The year 2018 was one of box office successes and awards of artistic recognition for black films, from Marvel Comic’s action flick Black Panther to the fact-based drama Blackkklansman.
Ryan Coogler’s Black Panther, about a fictional African king with superhero powers and his technologically advanced country, Wakanda, has received dozens of awards, including three Golden Globe nominations. The American Film Institute recognized it as one of the year’s ten best movies for its social and artistic significance celebrating African and African-American cultures.
Musing about the film’s power, producer Nate Moore told VOA, “I think that for African-American audiences there is a lot to pull from. And hopefully there is some inspiration again learning about the roots where African-Americans came from.”
Black Panther, with the first black Superhero lead actor, grossed over a billion dollars domestically and internationally, making it the third highest grossing film ever in the U.S. It has been projected as an Oscar winner. But does its critical and financial success mean that Black films are becoming a Hollywood staple?
A turning point for black films?
It may be too soon to tell, says media expert Richard Craig, an associate professor of communication at George Mason University. “I think Hollywood is processing that as the way that Hollywood processes most things, and that’s looking at the bottom line, the profit margin. If a film does well in the box office and beyond the box office — because we have the opportunity of the merchandise, spinoffs in terms of shows, field games etc. Hollywood is going to say, ‘you know what? Maybe we can do another one, maybe we can do another two.’”
As long as audiences pay to see films with minorities as leads, Hollywood will keep on making them, Craig says, but adds that the industry still has a long way to go before it is willing to invest in high-budget film franchises such as James Bond or Spiderman with black actors as leads.
He points to the newly-released animated Spider-Man into the Spider-Verse, which includes a black Spiderman. He said while he and his 12-year-old daughter enjoyed this new rendition of Spiderman, he felt a bit ambivalent about its animated form. “You are given this cartoon version of Spiderman to accept this black face as Spiderman as opposed to having a real time, real place actor.”
However, Craig says, smaller, independent black movies with a political or cultural message that feature real-live actors have a greater chance of making it to production.
Two such films this year are Spike Lee’s Blackkklansman, a dark satire based on a true story about an African-American cop infiltrating the Ku Klux Klan and If Beale Street Could Talk, a romantic drama about social injustice against blacks and incarceration of African-American men in 1970s America, by Oscar-winning filmmaker Barry Jenkins. Both films have been mentioned as Oscar contenders and share the spotlight in AFI’s list of best films of the year.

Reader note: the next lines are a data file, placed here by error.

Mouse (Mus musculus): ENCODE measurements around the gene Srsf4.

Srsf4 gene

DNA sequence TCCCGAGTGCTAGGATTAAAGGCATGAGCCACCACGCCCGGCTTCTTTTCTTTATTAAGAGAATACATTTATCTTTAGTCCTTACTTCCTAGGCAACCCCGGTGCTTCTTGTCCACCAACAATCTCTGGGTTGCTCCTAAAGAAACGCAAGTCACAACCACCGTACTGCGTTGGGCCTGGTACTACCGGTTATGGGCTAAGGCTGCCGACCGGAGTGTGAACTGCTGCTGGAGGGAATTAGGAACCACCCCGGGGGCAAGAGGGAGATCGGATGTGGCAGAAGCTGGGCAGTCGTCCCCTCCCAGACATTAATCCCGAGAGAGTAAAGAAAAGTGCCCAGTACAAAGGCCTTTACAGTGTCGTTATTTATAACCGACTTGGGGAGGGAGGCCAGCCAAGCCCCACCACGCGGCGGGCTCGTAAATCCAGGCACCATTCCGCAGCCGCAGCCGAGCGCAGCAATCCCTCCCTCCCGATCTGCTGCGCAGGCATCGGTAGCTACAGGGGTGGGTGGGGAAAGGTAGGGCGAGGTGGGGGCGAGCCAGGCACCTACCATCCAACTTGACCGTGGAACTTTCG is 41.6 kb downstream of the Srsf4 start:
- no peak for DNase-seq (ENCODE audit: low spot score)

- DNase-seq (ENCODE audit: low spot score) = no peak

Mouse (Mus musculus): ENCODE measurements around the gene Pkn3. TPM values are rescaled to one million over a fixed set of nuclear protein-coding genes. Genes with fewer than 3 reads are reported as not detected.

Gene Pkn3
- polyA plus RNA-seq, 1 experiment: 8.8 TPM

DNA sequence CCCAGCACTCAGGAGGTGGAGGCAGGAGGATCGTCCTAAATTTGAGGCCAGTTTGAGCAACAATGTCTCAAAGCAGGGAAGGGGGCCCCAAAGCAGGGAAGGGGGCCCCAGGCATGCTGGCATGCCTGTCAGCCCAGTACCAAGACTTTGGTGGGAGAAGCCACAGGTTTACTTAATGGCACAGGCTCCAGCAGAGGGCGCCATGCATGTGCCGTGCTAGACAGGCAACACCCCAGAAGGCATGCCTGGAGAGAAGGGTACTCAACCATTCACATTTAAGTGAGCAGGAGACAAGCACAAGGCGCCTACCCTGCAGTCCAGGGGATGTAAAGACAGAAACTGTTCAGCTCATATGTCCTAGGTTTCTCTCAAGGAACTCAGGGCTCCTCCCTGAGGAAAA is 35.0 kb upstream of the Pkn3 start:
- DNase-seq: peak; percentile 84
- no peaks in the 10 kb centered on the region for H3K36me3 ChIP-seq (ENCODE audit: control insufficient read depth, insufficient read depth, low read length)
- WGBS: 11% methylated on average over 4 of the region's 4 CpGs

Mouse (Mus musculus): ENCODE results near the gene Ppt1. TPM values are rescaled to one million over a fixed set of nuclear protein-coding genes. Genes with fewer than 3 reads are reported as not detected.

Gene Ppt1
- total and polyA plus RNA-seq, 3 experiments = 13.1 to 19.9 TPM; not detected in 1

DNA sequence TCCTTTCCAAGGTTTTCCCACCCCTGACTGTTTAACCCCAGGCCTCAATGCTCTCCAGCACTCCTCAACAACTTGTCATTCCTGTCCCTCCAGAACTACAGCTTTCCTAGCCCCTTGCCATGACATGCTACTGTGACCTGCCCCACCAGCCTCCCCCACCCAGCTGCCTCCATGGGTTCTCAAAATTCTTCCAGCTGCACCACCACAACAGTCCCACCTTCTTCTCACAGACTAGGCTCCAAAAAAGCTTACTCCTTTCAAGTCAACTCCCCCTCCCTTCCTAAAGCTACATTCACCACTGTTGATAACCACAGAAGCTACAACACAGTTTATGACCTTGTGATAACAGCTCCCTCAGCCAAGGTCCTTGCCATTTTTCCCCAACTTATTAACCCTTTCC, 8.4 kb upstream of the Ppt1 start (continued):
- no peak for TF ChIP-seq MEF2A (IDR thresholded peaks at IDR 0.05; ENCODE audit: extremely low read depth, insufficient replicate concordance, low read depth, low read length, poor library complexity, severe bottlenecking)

Room for smaller films
But small black films by lesser-known filmmakers get little promotion and financial backing. Just a few years after the beginning of the #BlackLivesMatter, musician and activist Boots Riley released his first film, Sorry to Bother You. It advocates activism against the economic exploitation of “Corporate America.”
“When art and organizing are married, then the art becomes a way for people to ruminate on what they can do and then they have a place to plug in,” Riley told VOA. “And then I think what happens is more artists are created from those movements.” He says he doubts his film would have made it to production if he relied on Hollywood to get it funded. “Making your art is one thing and trying to get a job in what “they” [the Hollywood Industry] want to happen is another. The reason I was able to make a film like I made was because I wasn’t trying to get a job.”
He advises young filmmakers without financial backing to use digital platforms to get their films out.
It took Boots Riley four years to get his film made. But Sorry to Bother You is a success story. The film cost a little bit over three million dollars to make and has grossed over twenty million dollars.
The Hate U Give, by filmmaker George Tillman, about a police shooting of an African-American teen in a black community, also went viral, despite the fact that it had gotten little promotion. Tillman said that was because the film offered an authentic depiction of African-Americans killed by police and its message of standing up for justice resonated with audiences all over the country.
Boots Riley agrees that the overwhelmingly positive audience response towards thought-provoking African-American movies signals that black filmmakers can take charge of their narrative and film production.
“We have things to bring to the world that are not just changing the actors or changing the director,” he says, “and I think that black film can really start having its own stories.”